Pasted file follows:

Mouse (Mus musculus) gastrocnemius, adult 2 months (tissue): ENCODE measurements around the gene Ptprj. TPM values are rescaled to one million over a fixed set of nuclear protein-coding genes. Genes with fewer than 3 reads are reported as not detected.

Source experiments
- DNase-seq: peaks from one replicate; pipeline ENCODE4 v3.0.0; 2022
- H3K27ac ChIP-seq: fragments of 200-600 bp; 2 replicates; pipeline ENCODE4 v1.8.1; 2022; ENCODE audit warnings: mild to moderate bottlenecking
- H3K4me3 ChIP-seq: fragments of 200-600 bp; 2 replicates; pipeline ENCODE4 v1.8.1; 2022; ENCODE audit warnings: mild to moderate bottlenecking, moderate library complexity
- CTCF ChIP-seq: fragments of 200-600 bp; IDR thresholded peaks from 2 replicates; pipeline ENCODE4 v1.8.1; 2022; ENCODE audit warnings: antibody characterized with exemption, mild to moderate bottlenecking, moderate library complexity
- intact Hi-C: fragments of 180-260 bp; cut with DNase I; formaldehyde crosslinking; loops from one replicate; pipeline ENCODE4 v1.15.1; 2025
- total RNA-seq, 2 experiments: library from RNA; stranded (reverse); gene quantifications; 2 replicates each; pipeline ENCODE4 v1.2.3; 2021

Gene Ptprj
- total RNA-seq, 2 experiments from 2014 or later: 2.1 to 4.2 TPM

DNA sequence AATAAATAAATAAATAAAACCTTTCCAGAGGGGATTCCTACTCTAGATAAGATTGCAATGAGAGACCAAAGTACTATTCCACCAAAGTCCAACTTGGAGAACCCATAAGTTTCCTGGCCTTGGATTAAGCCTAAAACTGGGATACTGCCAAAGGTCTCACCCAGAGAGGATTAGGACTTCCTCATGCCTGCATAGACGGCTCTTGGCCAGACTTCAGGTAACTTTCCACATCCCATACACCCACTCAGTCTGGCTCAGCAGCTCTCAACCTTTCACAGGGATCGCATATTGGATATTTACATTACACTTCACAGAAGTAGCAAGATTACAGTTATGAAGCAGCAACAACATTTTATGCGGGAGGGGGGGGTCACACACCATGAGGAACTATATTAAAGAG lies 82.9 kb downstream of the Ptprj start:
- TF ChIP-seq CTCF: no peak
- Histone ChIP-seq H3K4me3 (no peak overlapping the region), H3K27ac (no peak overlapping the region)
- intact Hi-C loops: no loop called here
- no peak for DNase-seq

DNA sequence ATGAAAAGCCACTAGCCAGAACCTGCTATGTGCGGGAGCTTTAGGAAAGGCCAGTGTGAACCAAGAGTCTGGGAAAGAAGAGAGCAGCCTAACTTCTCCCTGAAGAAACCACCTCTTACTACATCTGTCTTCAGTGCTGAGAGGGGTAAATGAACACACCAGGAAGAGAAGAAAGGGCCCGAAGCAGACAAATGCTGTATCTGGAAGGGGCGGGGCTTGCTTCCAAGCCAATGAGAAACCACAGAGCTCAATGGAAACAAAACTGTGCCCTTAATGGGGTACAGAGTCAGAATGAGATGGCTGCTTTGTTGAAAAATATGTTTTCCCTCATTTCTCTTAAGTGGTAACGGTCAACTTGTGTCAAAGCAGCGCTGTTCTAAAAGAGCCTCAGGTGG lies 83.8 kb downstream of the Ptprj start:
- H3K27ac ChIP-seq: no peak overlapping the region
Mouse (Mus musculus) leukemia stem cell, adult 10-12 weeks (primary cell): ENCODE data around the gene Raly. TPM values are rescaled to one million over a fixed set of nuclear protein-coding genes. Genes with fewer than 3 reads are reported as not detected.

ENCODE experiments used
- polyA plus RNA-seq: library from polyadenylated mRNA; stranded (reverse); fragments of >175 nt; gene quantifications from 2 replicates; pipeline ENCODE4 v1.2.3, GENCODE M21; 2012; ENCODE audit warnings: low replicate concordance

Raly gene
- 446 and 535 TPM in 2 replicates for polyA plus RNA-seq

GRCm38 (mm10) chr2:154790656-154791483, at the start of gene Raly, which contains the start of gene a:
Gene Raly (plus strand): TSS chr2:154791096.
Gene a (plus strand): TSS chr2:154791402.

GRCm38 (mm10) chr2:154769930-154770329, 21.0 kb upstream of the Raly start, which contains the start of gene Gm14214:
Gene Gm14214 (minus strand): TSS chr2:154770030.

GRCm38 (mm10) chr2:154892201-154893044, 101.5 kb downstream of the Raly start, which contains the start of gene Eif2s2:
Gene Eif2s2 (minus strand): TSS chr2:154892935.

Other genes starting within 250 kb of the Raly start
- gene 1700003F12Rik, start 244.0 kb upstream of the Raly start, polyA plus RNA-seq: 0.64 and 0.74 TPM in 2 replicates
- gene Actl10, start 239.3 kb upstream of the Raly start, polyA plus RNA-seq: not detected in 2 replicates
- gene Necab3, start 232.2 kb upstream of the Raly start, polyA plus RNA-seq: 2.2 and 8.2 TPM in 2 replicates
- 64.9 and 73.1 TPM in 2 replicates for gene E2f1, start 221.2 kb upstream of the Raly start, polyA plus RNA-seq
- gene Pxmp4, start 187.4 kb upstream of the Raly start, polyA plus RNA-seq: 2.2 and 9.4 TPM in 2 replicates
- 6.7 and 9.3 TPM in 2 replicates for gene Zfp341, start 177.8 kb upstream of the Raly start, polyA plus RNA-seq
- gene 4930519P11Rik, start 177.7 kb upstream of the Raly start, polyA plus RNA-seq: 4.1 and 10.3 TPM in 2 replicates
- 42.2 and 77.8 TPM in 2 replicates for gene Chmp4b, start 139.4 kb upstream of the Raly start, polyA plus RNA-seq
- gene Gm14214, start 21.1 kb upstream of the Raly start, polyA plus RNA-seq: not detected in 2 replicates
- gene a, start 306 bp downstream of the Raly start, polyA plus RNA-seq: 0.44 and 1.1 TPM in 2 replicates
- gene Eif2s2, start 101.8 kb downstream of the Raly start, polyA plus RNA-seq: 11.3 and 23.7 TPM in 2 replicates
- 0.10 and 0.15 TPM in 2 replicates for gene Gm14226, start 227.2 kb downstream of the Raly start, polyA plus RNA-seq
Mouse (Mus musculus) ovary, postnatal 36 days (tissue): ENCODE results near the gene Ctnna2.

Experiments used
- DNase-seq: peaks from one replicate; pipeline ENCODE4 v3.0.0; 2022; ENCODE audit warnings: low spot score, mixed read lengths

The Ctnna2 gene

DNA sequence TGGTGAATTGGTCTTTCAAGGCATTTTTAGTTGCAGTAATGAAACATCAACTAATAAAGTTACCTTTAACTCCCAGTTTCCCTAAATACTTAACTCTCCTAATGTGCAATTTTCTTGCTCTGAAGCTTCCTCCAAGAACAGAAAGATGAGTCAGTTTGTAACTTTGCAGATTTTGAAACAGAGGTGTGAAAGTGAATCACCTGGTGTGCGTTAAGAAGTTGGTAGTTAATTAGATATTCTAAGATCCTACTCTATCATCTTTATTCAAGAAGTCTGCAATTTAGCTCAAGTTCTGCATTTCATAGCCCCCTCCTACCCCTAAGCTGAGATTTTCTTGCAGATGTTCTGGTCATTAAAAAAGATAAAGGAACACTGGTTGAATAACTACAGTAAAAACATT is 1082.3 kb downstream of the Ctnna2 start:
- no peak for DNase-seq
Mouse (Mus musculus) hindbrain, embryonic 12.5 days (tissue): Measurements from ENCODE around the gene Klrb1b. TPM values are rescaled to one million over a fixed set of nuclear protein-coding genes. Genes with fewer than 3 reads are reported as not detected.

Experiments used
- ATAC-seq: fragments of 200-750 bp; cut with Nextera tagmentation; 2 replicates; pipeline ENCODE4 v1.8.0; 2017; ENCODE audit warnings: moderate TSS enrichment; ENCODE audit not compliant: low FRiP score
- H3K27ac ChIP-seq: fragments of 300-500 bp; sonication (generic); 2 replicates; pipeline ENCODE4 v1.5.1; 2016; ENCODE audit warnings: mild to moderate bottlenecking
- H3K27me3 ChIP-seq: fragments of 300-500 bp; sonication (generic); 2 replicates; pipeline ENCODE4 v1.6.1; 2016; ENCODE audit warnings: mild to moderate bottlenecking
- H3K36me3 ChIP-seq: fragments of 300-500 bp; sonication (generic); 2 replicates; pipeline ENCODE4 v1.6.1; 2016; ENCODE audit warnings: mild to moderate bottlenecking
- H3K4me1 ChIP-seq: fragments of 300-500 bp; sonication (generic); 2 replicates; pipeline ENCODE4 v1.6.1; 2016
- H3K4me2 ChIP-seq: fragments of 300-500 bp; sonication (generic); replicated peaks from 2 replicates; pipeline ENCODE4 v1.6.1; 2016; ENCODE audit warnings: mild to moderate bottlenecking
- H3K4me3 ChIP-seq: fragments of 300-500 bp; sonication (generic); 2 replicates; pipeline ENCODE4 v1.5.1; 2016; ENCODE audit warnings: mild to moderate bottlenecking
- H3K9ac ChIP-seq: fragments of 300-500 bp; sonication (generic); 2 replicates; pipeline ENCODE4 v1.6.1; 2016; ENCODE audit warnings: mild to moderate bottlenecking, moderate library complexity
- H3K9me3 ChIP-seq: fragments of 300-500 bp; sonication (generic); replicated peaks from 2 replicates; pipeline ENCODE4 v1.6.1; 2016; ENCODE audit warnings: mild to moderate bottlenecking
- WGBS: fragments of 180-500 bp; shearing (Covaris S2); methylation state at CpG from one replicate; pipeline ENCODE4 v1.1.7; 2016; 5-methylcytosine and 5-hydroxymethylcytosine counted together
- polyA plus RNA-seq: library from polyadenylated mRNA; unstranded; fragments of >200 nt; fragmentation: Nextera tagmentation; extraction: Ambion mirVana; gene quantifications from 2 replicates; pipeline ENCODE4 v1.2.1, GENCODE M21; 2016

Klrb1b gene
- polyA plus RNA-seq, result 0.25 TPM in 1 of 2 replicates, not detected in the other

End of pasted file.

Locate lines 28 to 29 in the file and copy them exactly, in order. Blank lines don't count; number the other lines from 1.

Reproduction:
GRCm38 (mm10) chr2:154892201-154893044, 101.5 kb downstream of the Raly start, which contains the start of gene Eif2s2:
Gene Eif2s2 (minus strand): TSS chr2:154892935.